The nine-month-long war came to an end and Bangladesh emerged victorious on 16 December 1971, as Pakistan army’s eastern commander Lt. General Amir Abdullah Khan Niazi surrendered unconditionally at the Dhaka Ramna Race Course (now Suhrawardy Udyan) to the joint command of Bangladesh and India, which physically got involved in the war at the last moment. On 14 December, assuming upcoming defeat, the Pakistani army in association with local collaborators killed a bunch of intellectuals including university teachers, journalists, doctors and engineers across the country to cripple the nation intellectually. Over 200 intellectuals were murdered in Dhaka alone on that night.
In the war, around three million Bangladeshis were killed, more than 2,00,000 women raped, about 10 million people deported to India as refugees, and million others were internally displaced by the atrocities of the Pakistani military and the role of their local collaborator forces namely “al- Badr” and “al- Shams”.
After the independence, Lars, former Swedish minister for higher education and research, said he along with Thomas, who later became a businessman, visited independent Bangladesh in 1972 being invited by the Bangladesh embassy in Sweden.
“We were received as statesmen. There was a Bangladeshi flag on the limousine we were given for use,” said the then youth leader, who graduated from Stockholm University in 1974. His fascination for Bangladesh was so profound that he wrote his bachelor thesis on the newly-adopted Bangladesh constitution. With a smiling face, he said only he had the Bangladesh constitution in Sweden then; therefore, the instructor borrowed the copy from him to evaluate his thesis. His prior activism for Bangladesh and little knowledge about the country motivated him to choose the topic of thesis.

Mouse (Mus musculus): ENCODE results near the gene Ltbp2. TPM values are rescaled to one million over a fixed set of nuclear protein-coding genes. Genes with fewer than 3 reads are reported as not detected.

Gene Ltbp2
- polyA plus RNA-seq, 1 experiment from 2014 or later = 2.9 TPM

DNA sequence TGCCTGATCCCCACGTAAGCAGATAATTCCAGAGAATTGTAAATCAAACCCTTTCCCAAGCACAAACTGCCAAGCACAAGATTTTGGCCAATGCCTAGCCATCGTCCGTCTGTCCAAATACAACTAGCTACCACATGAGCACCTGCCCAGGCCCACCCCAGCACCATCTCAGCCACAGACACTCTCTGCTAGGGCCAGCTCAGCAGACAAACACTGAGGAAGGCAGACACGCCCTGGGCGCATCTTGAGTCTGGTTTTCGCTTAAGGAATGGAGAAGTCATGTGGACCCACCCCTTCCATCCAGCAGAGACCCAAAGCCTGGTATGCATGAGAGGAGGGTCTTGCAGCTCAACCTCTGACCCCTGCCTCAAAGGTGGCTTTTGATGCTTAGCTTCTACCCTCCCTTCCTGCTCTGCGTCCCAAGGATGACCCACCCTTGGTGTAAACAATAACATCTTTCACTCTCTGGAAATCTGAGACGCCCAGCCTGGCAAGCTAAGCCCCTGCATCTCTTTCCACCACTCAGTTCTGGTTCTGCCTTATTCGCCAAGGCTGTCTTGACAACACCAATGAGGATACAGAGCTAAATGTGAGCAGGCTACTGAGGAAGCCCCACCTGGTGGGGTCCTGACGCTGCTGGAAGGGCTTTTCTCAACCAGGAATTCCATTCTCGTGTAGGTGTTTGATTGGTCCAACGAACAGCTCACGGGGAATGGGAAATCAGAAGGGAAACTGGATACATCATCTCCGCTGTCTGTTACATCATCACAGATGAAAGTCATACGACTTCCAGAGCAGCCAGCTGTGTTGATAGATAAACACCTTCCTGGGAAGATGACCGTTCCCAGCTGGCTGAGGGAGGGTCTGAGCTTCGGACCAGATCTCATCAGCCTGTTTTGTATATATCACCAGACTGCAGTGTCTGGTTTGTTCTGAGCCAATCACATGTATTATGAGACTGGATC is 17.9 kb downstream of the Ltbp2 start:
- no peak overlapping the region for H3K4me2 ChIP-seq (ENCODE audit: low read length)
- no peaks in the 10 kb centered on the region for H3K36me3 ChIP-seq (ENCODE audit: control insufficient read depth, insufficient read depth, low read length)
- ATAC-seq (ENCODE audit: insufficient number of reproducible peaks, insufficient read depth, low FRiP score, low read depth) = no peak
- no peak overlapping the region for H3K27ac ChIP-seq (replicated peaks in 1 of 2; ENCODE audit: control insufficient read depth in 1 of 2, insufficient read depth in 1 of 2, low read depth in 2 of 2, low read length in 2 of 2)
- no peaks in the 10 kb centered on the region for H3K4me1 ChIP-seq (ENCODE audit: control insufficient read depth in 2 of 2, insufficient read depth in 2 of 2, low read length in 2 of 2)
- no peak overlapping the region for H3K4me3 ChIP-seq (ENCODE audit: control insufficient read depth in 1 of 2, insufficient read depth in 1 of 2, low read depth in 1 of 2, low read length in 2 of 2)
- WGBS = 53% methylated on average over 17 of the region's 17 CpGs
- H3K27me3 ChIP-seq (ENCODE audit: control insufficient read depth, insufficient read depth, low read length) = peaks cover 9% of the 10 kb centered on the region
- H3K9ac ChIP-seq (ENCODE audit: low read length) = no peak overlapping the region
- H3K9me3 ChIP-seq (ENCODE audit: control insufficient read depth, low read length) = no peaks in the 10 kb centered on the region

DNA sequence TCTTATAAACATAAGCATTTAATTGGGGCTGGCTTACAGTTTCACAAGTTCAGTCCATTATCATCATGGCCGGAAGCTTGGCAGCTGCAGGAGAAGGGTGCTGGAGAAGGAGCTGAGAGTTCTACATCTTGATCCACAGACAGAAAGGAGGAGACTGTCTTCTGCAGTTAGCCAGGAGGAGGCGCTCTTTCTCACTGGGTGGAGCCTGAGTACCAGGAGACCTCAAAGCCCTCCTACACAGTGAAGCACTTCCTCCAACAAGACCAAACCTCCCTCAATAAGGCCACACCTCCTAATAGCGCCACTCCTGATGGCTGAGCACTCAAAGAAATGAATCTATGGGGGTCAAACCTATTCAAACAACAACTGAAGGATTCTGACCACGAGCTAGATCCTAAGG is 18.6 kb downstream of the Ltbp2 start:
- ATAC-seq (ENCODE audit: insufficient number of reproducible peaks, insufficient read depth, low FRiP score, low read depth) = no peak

Terming the killing of Bangabandhu (‘Bengali’ form of ‘Friend of Bengal’) Sheikh Mujibur Rahman in August 1975 “horrible”, Lars opined that Bangladesh should stick to the “basic principles”, which inspired the country’s Liberation War and which were later included in the country’s first constitution.
Bangladesh has honored a total of 338 foreign nationals and organizations as an expression of gratitude in three categories — Bangladesh Freedom Honor, Bangladesh Liberation War Honor, and Friends of Liberation War Honor — for their outstanding support and contribution during the country’s independence 44 years back.